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Backup your web site

4 September, 2007 (14:57) | Security | By: Nick Dalton

If something were to happen to your web server right now, how long would it take you to restore all files and all functionality to your site? Maybe your web hosting plan includes daily backups, so why worry? There are many reasons to worry, and a little bit of proactive worry is in this case good.

When was the last time that you actually tested the backup and restore function offered by your web host? Assuming that this checks out ok, there are other reasons why you may need to quickly restore your web site to a different location: a billing dispute with your current web host, spam complaints against your server, copyright infringements on your site. (If you are guilty of sending spam and using copyrighted material without permission, you certainly deserve to lose your site. But even allegations against an innocent may lead you to lose control of your site during the investigation.) The hosting company may also simply go out of business. The ways you can lose your web site are many and unpredictable.

There are several parts to a complete backup of your web site:

1. All the files on the web server

This one is the easiest. Just use your favorite ftp program and copy all the files in the web server root directory (httpdocs or public_html depending on your control panel) and all subdirectories to your PC. Do it right now.

2. Any software you have installed

If you have installed WordPress, a forum, a shopping cart or any other software that did not come with your hosting plan, make sure you have a backup copy of that software and the accompanying installation instructions. Don’t rely on the software vendor to be able to provide you with the exact old version of their software that you have installed. (When you need to quickly restore your web site is not a good time to upgrade software components. You have enough things to worry about as it is.)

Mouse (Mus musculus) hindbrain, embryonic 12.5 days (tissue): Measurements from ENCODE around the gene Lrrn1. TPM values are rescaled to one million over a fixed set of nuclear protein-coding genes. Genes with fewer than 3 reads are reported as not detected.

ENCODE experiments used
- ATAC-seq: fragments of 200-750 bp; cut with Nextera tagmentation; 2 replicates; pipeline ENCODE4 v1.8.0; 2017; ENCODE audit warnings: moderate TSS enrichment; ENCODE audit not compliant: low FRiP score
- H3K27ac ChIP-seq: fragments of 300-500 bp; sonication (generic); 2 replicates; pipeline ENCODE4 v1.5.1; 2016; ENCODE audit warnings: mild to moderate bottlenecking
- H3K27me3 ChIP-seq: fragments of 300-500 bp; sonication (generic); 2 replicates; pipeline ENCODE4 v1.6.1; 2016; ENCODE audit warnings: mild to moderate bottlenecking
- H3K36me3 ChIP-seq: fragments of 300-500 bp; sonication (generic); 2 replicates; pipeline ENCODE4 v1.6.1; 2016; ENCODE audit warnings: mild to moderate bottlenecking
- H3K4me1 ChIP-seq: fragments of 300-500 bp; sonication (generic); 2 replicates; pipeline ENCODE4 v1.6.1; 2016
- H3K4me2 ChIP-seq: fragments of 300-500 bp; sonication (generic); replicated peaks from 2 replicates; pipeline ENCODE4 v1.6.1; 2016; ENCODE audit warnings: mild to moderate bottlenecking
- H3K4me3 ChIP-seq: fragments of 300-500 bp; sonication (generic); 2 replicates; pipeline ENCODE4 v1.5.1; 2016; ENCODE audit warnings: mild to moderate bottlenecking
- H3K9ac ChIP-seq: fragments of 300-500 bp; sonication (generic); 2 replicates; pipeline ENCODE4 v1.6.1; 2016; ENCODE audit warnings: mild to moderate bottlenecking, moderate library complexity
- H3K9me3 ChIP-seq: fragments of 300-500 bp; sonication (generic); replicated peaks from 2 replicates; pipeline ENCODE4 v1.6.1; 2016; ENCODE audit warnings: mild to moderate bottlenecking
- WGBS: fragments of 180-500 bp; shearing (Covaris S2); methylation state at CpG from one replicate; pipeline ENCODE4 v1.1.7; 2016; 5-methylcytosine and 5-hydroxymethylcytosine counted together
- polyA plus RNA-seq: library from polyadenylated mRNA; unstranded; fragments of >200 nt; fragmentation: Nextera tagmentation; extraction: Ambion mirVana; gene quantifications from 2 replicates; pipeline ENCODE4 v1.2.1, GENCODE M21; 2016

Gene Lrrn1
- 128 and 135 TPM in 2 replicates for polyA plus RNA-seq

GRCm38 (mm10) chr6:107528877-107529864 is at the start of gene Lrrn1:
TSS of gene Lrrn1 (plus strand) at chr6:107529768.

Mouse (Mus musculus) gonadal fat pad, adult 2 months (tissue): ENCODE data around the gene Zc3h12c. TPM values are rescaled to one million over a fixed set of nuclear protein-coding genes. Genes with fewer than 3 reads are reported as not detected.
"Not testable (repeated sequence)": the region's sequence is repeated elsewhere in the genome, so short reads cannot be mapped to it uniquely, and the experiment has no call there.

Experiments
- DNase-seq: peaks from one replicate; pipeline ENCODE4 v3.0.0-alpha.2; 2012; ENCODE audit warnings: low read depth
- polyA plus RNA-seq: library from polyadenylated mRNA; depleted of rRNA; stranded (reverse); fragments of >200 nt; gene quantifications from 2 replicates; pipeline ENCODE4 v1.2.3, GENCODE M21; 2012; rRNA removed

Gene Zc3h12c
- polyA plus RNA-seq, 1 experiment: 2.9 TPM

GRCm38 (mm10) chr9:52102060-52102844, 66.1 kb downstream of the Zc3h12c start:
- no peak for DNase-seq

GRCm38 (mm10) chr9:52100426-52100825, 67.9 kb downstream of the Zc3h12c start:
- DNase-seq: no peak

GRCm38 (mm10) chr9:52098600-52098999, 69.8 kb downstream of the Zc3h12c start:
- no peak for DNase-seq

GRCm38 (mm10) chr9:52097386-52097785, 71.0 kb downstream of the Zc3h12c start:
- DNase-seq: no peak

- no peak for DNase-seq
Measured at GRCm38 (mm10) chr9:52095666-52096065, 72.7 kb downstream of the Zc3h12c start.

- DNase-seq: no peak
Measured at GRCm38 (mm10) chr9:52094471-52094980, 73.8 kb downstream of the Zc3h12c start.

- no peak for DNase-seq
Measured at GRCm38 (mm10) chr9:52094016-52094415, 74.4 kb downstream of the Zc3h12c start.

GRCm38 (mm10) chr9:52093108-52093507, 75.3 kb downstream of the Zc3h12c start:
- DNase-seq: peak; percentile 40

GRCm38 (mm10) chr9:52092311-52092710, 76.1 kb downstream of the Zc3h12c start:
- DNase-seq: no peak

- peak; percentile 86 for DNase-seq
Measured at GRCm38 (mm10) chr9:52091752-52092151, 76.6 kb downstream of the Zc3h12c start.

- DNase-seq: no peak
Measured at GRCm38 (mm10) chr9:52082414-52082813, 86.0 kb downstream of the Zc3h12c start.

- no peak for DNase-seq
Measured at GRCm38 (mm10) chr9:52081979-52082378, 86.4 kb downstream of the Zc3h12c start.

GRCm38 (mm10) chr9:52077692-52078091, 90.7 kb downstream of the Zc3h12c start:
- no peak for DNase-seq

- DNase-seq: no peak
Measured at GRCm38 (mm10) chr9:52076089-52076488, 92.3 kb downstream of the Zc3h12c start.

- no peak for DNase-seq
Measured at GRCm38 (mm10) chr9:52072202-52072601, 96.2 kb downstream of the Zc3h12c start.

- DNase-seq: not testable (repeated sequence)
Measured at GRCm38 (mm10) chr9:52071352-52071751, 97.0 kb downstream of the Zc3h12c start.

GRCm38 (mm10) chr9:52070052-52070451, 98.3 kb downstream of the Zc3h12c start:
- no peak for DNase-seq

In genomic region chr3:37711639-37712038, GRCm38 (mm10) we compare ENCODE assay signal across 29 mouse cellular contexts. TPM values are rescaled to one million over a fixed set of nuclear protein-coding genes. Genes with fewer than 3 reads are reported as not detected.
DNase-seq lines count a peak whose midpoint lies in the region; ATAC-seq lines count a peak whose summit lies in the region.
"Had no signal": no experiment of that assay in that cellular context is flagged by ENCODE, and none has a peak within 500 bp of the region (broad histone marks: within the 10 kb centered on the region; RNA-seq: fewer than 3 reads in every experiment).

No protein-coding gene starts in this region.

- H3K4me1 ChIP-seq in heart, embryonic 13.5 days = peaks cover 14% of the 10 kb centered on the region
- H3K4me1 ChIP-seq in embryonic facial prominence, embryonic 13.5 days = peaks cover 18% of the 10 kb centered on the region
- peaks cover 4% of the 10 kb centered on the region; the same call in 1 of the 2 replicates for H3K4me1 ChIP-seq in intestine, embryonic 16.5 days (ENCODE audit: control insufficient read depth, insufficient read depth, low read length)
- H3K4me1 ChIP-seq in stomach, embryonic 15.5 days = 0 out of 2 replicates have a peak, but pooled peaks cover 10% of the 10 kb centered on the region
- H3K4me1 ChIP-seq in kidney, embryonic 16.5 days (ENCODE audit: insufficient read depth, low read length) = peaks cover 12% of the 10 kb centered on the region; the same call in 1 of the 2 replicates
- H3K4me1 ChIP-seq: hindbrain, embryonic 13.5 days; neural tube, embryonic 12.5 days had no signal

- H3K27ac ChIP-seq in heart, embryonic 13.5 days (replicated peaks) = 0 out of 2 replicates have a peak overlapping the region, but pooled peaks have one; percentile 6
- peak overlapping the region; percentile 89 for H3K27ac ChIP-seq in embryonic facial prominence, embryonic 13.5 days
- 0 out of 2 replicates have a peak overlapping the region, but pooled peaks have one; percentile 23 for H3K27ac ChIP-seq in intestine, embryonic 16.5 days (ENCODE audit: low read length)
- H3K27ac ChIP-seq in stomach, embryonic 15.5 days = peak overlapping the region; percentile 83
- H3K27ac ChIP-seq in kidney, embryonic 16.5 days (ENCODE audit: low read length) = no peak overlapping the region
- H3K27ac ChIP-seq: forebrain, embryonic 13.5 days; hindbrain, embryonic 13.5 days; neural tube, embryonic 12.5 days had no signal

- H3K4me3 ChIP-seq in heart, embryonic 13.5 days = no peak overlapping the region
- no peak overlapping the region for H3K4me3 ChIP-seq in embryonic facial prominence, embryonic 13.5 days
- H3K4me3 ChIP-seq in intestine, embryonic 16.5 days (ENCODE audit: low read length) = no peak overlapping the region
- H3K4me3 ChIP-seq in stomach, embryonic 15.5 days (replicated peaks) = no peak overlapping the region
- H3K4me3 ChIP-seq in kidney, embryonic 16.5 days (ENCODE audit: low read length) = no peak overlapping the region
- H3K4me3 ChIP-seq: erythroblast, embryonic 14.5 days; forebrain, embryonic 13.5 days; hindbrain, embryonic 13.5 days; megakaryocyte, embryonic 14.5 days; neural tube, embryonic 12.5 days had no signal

It is also better to have the original installation files and reinstall them from scratch, rather than to rely on finding all the necessary installed files scattered on the web server file system.

3. Configurations

Don’t forget to keep notes of all configuration changes you make to your web site. This includes DNS settings, Apache configuration changes, and anything you setup in your control panel.

It is difficult to automate backups of configurations since you typically don’t have ready access to where the settings are saved. I just keep a text file on my PC where I make running notes as I make configuration changes to my sites. One text file per web server.

4. Databases

Backing up databases can be tricky. I’ll cover this topic in a subsequent post.


Any backup system is worthless if you cannot restore your data. (Actually it’s worse than worthless: you’ve wasted time backing up data and you’ve been lulled into a false sense of security.) The time to test if you can restore your data is not after disaster strikes. Make sure that you test your procedures before you need to rely on them.

A simple (but not complete) check is to restore all the files to a different subdirectory. Create a new “restore” directory and try to restore all files there. Then compare the contents of the files with the originals. You probably cannot “run” your web site from this restore directory but at least you have verified that your backup does contain valid data and that you are able to restore it.

A more complete test would involve getting a separate web server to restore your files to. This can be a cheap shared hosting plan as long as it has the same software installed as your regular web server. If you are able to restore all your data and create a functional web site on this new web server, then you are in good shape. Repeat this exercise on a regular basis. If you have outsourced your web master tasks then this is a good exercise to ensure that the outsourced resource fully understands your site and your systems.

Keeping this second web site online and regularly updated using the procedures above makes it a disaster recovery site. Many large corporations have such a site available and ready to switch over to should disaster strike the main site. All you have to do is change the DNS settings to point to this site instead of the original site and you’re back in business while you work on restoring the main site. Even if the disaster recover site is not quite up-to-date it is still probably better than having no site at all.

What are some tools and techniques that you use to backup your web server?


Pingback from Video Tutorial: Backup your WordPress Blog
Time: March 8, 2008, 01:05

[...] written before about the importance of backing up your WordPress blog, and how to do it. But maybe a video tutorial will convince you to do it [...]

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